School Shooting -Parent Information on Dealing With Children

In response to the tragic shooting in Connecticut
December 14, 2012

  • The school shooting tragedy today has certainly had an impact on all Americans.

  • We need to understand that children will be affected in different ways.

  • As most elementary students view this event from a self-centered viewpoint, they are normally most concerned about their own well-being and that of their family members.  Children’s immediate reaction to such events often includes a fear for their own safety; for example, will this happen here?

  • While no one can ever assure anyone of 100% safety, according to our school district’s psychologists, there is no harm in reassuring the very young (under 3rd grade) that they are safe and that nothing like this will happen here.  Older students are capable of understanding risk, and reassurances of the “unlikeliness” of anything like this happening here are worthwhile. 

  • In addition, as parents you should look for behavioral signs such as, sleeping or eating changes that may indicate the child needs to talk more about what they are experiencing. 

  • A good point to remember is that children take their cues from their parents.  Therefore, one should be mindful of their reaction of anxiety or grief in front of their children.  Extreme or severe reactions can be frightening for children who need to feel that someone is in control.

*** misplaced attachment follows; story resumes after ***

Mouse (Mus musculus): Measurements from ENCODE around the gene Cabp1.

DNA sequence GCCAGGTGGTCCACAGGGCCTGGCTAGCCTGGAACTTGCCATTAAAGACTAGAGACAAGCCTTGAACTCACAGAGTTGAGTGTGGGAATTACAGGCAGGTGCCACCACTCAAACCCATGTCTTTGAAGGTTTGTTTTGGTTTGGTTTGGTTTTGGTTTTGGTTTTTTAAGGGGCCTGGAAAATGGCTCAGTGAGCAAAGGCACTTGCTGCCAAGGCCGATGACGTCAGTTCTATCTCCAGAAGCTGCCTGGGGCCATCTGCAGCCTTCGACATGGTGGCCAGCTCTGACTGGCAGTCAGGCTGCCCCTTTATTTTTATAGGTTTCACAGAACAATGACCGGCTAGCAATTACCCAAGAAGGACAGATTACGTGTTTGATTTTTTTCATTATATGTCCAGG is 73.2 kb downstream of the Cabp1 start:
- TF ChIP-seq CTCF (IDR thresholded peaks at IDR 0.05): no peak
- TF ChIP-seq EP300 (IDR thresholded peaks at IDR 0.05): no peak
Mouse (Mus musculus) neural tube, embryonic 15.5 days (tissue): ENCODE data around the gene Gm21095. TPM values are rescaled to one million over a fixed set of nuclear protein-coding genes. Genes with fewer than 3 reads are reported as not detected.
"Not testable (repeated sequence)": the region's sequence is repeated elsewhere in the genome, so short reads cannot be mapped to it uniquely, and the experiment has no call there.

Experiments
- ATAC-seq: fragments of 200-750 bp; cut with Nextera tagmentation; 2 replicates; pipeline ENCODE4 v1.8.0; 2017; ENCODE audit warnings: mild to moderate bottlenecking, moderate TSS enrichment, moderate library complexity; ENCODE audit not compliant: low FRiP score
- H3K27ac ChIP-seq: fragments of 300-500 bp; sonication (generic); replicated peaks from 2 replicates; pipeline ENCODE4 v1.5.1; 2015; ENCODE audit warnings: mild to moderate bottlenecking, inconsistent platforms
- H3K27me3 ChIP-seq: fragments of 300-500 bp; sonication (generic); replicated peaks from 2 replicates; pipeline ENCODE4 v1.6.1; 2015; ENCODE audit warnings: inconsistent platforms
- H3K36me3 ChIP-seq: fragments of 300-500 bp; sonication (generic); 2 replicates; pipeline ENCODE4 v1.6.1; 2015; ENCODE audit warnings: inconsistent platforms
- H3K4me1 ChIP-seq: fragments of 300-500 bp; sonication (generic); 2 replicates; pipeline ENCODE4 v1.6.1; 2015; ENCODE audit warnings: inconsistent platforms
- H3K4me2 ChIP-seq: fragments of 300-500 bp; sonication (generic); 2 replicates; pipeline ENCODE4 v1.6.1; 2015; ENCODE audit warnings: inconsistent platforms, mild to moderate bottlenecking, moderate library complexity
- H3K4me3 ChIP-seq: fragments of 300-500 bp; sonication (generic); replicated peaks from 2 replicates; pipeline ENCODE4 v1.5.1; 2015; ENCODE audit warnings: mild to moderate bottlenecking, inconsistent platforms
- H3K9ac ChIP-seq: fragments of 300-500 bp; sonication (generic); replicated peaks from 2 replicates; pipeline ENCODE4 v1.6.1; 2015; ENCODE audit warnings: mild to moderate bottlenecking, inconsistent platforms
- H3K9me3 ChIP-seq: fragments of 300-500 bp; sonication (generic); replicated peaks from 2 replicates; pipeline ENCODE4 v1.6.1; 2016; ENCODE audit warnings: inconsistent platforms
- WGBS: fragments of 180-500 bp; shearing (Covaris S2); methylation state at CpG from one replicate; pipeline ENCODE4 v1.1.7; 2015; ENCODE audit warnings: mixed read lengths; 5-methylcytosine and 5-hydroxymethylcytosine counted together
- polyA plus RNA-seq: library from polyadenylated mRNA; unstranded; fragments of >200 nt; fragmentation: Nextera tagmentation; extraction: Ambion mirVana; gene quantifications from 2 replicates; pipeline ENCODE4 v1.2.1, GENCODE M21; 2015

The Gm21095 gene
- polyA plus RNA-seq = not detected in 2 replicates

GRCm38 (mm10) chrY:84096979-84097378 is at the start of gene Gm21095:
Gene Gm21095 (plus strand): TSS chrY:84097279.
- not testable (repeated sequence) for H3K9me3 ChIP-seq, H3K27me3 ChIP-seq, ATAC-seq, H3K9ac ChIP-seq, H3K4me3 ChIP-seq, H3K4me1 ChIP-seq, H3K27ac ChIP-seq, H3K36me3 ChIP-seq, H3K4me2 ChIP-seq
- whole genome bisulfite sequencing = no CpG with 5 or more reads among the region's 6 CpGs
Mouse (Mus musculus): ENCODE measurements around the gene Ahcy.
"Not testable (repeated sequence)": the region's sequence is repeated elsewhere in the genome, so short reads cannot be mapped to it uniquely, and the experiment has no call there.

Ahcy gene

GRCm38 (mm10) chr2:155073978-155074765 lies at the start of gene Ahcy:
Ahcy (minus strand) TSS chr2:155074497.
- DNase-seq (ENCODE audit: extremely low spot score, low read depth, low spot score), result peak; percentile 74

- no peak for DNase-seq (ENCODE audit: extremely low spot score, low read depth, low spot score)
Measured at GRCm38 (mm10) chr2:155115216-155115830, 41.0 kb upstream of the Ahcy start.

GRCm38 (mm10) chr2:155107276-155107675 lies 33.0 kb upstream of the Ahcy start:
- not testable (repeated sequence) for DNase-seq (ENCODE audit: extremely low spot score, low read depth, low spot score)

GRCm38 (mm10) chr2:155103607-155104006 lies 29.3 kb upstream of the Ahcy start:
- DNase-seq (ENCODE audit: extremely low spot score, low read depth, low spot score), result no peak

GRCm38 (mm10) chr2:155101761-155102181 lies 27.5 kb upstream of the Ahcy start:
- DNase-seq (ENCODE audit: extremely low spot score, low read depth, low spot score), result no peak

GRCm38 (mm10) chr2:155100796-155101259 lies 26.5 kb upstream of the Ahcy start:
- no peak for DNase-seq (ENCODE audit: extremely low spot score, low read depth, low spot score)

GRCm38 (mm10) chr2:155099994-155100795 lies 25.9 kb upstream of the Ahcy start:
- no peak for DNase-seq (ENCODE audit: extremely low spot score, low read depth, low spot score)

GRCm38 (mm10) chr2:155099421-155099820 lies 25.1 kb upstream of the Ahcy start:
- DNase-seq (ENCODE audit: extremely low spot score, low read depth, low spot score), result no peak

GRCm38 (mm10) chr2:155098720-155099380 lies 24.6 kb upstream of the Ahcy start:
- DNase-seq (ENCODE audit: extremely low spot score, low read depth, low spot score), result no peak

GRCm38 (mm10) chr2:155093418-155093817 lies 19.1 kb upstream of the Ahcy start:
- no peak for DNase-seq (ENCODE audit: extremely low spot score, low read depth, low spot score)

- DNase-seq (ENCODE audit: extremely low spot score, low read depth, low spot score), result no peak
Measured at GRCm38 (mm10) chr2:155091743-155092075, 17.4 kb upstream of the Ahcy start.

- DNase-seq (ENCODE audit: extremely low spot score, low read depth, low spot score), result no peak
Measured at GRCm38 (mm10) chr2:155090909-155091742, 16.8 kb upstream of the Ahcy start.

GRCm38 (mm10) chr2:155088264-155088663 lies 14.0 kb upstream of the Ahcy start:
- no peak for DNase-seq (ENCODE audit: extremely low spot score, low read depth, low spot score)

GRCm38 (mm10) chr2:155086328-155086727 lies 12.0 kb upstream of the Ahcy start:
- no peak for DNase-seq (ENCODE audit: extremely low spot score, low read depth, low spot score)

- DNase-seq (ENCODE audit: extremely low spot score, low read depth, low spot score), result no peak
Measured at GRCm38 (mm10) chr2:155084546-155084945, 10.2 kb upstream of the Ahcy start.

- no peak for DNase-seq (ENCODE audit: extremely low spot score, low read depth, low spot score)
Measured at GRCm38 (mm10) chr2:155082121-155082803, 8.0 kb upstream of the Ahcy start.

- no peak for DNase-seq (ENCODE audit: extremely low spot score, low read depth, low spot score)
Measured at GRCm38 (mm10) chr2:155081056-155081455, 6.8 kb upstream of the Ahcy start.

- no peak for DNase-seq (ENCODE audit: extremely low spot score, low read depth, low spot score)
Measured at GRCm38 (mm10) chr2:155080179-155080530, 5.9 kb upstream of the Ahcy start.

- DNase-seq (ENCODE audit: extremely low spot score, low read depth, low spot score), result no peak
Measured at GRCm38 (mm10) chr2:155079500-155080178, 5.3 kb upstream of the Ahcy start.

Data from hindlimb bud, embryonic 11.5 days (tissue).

• Lastly, we discourage you from allowing your children, especially those under 10 from watching televised coverage of these tragedies.  Children this young may simply not have the coping skills to see such events.  For older children, parents should minimize viewing and be sure to watch with your children and reassure them of their safety.

  • Topeka Public Schools has a crisis team made up of social workers, counselors and psychologists available to help staff and students cope with difficult situations. 

Featured Post

Neighborhood Veteran Volunteers to Help Keep Kids Safe: September Above & Beyond Award

On a rainy Wednesday morning, Matthew Davis is found in a neon yellow jumpsuit and army boots directing school buses, cars and students safe...